Fusion 360 Consolidates Standard and Ultimate Tiers
Michael Alba posted on September 07, 2018 |
Simulation workspace in Fusion 360. (Image courtesy of Autodesk.)
Simulation workspace in Fusion 360. (Image courtesy of Autodesk.)

Autodesk has announced a forthcoming change to its cloud-based CAD platform, Fusion 360. The two variants of the program currently available will be consolidated into one as of October 7, 2018.

Until October 7, Fusion 360 will still be offered in two variants: Fusion 360 Standard and Fusion 360 Ultimate. Though they share all the same core modeling features, Fusion 360 Ultimate adds advanced simulation, advanced manufacturing, and generative design tools (at a rather hefty price bump):

Comparison between Fusion 360 Standard and Ultimate. (Image courtesy of Autodesk.)
Comparison between Fusion 360 Standard and Ultimate. (Image courtesy of Autodesk.)

Now, in a move reminiscent of its One AutoCAD campaign, Autodesk is consolidating both versions of Fusion 360 into a single offering. The consolidated version of Fusion 360 will include all the features of the former Fusion 360 Ultimate, meaning every subscriber gets advanced simulation, advanced manufacturing, and generative design.

As for the price of the new Fusion 360? At $495/year, it’s something of a mixed bag. While the consolidated version raises the entry bar for Fusion 360 by a couple hundred bucks a year, it’s also a significant drop from the $1,535/year price of the Fusion 360 variant formerly known as Ultimate.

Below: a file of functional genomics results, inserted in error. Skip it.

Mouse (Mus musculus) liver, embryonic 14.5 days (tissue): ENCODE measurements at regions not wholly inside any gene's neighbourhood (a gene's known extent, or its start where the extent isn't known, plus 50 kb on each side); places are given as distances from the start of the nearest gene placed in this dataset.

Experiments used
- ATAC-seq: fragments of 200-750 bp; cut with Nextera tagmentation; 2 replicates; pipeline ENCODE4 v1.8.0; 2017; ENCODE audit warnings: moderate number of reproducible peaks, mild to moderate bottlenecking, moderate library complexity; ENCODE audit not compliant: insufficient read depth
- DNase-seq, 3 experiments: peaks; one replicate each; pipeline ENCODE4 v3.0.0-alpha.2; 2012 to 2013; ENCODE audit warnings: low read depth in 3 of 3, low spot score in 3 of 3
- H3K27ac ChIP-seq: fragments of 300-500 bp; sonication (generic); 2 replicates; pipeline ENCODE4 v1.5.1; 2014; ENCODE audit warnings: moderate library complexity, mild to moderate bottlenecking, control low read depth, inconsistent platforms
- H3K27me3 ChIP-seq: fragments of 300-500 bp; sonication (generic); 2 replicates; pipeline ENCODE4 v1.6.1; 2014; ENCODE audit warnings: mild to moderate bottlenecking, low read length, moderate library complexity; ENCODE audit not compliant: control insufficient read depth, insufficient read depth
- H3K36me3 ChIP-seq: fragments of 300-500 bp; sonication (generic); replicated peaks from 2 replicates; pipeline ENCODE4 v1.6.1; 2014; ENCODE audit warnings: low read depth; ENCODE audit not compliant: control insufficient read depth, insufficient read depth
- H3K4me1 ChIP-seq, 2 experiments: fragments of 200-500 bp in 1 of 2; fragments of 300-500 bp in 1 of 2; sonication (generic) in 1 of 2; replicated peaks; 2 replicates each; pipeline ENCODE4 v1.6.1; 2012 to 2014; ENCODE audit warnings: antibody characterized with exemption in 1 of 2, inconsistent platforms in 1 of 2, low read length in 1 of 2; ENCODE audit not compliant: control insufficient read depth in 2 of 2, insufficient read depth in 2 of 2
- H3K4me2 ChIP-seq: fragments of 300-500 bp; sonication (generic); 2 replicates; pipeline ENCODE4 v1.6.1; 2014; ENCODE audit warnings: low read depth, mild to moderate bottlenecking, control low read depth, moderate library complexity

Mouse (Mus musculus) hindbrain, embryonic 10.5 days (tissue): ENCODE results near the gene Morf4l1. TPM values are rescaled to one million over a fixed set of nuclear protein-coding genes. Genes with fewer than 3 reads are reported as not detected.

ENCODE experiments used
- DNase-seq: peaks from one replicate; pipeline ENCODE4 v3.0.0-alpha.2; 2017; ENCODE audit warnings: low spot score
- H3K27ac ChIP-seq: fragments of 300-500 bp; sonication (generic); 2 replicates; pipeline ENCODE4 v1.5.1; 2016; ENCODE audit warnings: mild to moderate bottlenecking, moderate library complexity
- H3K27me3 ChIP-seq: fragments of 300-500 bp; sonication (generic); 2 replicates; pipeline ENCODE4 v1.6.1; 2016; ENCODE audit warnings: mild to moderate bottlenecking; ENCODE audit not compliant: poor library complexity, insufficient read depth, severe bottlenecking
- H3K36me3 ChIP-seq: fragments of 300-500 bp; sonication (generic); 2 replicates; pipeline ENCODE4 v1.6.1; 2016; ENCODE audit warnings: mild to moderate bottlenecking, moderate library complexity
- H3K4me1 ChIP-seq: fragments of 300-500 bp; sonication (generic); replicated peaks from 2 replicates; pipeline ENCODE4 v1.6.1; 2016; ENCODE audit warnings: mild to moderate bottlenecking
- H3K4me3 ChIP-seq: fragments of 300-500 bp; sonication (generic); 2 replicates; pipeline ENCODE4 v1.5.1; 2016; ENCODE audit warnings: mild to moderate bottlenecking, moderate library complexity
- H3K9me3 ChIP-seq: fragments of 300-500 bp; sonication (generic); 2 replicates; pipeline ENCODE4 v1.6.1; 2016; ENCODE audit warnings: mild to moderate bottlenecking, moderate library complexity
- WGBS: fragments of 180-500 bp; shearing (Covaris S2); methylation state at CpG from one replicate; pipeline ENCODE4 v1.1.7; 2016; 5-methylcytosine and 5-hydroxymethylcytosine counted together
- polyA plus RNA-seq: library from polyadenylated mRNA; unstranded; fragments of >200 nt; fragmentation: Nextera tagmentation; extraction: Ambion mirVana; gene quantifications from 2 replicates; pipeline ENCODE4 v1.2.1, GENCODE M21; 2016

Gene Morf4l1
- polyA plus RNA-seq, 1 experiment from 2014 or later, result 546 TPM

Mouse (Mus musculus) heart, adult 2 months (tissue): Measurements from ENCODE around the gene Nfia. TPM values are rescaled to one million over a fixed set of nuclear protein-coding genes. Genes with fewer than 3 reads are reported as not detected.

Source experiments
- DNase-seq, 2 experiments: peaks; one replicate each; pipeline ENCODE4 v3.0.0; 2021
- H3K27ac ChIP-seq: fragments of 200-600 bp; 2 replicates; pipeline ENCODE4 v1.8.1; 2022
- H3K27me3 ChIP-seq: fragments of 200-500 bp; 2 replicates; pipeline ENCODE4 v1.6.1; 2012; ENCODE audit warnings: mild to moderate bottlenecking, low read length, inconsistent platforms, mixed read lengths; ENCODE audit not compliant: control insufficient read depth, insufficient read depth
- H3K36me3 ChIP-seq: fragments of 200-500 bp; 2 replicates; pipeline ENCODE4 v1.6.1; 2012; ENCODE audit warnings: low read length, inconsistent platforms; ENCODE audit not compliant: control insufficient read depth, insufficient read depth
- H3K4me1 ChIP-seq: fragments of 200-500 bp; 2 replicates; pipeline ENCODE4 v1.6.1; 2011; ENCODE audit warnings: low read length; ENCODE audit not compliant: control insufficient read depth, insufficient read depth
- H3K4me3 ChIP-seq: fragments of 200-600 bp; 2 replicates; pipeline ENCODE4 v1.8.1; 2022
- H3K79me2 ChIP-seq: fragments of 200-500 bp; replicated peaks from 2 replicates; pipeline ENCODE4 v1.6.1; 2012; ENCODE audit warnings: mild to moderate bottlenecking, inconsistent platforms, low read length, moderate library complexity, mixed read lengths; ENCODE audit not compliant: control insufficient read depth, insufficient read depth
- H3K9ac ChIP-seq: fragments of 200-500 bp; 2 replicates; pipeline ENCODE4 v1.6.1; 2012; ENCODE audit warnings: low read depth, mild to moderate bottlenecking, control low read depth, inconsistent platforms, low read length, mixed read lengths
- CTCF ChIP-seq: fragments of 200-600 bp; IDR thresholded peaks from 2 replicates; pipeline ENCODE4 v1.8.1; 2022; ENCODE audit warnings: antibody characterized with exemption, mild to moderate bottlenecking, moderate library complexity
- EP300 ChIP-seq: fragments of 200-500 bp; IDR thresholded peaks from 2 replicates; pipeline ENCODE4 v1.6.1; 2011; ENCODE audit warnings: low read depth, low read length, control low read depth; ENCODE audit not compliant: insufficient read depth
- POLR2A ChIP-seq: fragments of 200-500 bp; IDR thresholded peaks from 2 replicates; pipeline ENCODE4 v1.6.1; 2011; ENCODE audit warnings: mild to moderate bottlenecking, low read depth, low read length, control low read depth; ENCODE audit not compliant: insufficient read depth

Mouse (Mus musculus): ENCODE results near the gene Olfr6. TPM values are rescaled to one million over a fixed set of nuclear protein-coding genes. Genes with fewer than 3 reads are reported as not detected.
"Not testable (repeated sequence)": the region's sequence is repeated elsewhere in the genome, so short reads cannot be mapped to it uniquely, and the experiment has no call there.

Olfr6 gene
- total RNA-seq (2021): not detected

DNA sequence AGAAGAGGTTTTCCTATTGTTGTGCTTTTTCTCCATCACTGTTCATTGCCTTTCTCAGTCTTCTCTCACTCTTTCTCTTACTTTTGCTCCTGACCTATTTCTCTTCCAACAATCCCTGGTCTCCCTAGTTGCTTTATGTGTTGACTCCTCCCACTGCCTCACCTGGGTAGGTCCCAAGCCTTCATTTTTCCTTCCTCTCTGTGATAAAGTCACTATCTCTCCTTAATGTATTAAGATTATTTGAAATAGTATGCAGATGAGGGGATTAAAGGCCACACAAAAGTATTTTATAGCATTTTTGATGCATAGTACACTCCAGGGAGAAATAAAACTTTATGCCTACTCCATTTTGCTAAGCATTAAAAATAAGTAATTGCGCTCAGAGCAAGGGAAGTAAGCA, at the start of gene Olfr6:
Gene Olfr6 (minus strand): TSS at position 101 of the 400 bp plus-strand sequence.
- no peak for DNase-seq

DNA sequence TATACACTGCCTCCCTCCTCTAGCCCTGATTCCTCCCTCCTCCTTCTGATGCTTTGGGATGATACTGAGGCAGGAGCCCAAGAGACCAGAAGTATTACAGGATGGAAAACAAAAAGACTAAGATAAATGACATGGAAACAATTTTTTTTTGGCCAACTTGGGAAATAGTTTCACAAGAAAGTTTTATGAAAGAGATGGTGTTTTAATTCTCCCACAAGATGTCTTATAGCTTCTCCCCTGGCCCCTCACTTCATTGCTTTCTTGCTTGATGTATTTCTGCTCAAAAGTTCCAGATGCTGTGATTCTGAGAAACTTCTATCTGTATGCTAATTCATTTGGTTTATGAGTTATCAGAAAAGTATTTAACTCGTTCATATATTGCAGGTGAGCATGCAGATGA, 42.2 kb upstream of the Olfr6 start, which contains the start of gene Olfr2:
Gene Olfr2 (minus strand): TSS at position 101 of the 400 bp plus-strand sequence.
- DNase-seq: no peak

However, current subscribers of Fusion 360 Standard needn’t worry about getting charged extra when their subscriptions come up for renewal. Autodesk is allowing anyone who has subscribed to Fusion 360 Standard before October 7 to maintain the current subscription price ($310/year) indefinitely, provided they remain subscribers. They’ll even get the extra features when the single version of Fusion 360 rolls out. This is clearly the right PR move on Autodesk’s part, and perhaps is some learned wisdom from its previous subscription debacles.

The new subscription model also gives Fusion 360 a big edge in the cloud-CAD arena, which currently consists of two players: Fusion 360 and Onshape. The latter platform is offered in three tiers—Standard, Professional and Enterprise—but the lowest tier of that product is priced at $1,500/year. This was previously on par with Fusion 360 Ultimate. Now, with a price differential of more than $1,000 between the two competing products, users may find themselves pulled more strongly toward Fusion 360.

Onshape also doesn’t have any native simulation, manufacturing, or generative design tools, though there are several third-party applications that can be used with the software. Fusion 360 clearly has the edge in terms of such features, though there is one big asterisk worth noting: Fusion 360 users will need to purchase cloud credits to run advanced simulation and generative design studies. If you plan on using these tools, you’ll be shelling out much more than $495/year.

For more information about the change coming to Fusion 360, including how it impacts subscribers of every type, visit the Autodesk website.


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